Host an Event at the National Archives
During a private event in the National Archives building, guests can learn more about the vast holdings of the National Archives through viewing various exhibits including the Rotunda for the Charters of Freedom, permanent home to the original Declaration of Independence, U.S. Constitution, and Bill of Rights, and the Public Vaults, where guests experience the feeling of going beyond the walls of the Rotunda into the stacks and vaults of the National Archives with over 1,000 original or facsimile documents, photographs, maps, drawings, film or audio clips, allowing guests to see the raw materials of our American democracy.
- For more information regarding hosting an official government meeting or event at the National Archives, please contact:
- For more information regarding hosting a private event at the National Archives, please contact the National Archives Foundation:
Phone: 202-357-5404 or toll-free at 844-723-2155
The Rotunda Galleries are just steps away from the centerpiece of the National Archives Museum, the Rotunda for the Charters of Freedom where the original Declaration of Independence, U.S. Constitution and Bill of Rights are permanently displayed. This magnificent and breathtaking space, with 75-foot high vaulted ceilings, is suitable for receptions and seated dinners. The Galleries can accommodate 100 to 200 people for a seated dinner or standing cocktail reception for 250.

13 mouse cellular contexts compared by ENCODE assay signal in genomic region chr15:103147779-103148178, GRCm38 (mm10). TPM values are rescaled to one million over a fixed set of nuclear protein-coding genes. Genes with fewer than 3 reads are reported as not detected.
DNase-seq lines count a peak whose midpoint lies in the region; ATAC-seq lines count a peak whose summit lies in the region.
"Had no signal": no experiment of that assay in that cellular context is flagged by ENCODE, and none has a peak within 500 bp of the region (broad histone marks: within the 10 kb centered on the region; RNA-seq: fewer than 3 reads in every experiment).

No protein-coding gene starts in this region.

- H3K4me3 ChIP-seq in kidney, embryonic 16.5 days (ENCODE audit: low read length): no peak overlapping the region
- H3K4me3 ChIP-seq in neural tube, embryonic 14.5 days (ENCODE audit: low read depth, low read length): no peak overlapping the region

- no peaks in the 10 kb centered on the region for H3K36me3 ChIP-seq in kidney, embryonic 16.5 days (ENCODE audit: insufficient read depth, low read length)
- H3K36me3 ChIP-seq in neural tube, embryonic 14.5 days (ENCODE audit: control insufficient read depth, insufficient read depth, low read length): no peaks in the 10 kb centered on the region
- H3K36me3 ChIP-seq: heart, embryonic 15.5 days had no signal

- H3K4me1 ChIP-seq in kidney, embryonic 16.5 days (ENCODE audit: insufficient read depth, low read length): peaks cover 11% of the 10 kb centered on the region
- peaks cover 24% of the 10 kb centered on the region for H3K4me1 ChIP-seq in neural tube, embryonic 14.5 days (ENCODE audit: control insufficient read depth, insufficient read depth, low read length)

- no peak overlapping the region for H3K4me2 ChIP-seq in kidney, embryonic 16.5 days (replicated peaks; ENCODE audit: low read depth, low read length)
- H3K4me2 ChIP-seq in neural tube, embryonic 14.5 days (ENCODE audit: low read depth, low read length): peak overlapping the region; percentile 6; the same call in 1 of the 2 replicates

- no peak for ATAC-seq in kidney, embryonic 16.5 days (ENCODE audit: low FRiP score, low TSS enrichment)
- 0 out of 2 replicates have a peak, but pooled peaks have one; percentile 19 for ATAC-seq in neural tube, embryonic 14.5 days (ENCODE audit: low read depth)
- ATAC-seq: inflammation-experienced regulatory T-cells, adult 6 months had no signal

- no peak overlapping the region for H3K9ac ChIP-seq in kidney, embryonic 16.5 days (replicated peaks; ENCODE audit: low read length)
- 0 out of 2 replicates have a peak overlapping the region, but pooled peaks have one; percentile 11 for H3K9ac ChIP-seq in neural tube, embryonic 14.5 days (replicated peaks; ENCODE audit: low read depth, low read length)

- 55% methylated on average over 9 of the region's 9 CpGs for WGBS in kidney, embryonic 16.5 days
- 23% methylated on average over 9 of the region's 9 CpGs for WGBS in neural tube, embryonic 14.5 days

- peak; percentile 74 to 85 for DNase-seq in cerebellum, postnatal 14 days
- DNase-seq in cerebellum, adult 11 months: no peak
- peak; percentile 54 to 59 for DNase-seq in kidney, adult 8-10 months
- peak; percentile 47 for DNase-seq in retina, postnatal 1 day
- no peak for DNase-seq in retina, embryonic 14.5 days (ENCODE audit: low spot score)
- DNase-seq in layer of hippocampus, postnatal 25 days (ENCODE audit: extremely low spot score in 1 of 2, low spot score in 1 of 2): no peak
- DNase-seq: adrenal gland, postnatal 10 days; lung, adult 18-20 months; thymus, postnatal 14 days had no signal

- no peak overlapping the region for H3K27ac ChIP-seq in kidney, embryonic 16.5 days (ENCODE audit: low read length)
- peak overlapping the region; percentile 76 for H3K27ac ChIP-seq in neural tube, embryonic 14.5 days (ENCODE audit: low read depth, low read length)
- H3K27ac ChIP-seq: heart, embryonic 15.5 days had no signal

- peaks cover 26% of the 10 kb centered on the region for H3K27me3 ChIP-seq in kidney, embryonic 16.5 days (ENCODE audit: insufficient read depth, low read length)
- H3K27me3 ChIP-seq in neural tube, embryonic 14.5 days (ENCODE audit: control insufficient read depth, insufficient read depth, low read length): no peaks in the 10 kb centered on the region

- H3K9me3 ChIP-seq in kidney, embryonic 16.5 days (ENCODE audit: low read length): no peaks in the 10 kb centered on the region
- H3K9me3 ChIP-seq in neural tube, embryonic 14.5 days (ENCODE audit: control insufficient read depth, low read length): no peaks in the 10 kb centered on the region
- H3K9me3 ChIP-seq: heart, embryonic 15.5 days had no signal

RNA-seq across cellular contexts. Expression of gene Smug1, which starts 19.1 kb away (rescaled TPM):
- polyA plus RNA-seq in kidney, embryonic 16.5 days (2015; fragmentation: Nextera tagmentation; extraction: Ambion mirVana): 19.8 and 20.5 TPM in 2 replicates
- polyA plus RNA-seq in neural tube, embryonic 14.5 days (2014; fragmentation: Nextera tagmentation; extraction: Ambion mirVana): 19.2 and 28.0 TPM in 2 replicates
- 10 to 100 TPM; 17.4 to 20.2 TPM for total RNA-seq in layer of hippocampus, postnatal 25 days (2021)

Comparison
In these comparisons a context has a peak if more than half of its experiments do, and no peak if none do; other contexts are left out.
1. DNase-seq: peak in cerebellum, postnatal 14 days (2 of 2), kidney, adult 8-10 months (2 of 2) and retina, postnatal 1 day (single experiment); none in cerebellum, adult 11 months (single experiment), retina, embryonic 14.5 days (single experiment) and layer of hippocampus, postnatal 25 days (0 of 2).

William G. McGowan Theater
The 290-seat, state-of-the-art William G. McGowan Theater is outfitted with pan, tilt, and zoom cameras, studio recording capability, dressing and rehearsal rooms, and set storage. This impressive space is capable of hosting a wide range of programs, including panel discussions, film screenings, and theatrical performances. The McGowan Theater is fully accessible, with an assistive listening system for the hearing-impaired as well as wheelchair-accessible seating. The theater lobby is perfect for pre- and post-program reception
Presidential Conference Center
Named after four of our Founding Fathers, the rooms of the Presidential Conference Center are elegantly adorned with facsimiles of records from the National Archives relating to each of their presidencies. Each space is equipped with built-in projectors and screens. They are also internet accessible, and can be set up for teleconferencing. These rooms may be used during public hours or for evening events.
Jefferson Conference Room
As the largest Presidential Conference Room, the Jefferson Room is ideal for hosting lectures, meetings, or conferences. It can accommodate up to 65 people in a theater-style set-up, or 45 people in a board room set-up.
Washington Conference Room
The Washington Room is suitable for lectures, meetings, or conferences and is capable of accommodating up to 60 people for a theater-style set-up or 40 people for a board room set-up.
Adams Conference Room
The Adams Room can accommodate up to 20 people for a board room set-up or 30 people for a lecture or presentation.
Madison Conference Room
Suitable for more intimate engagements, the Madison Room can accommodate up to 20 people for a lecture or 15 people for a board room set-up.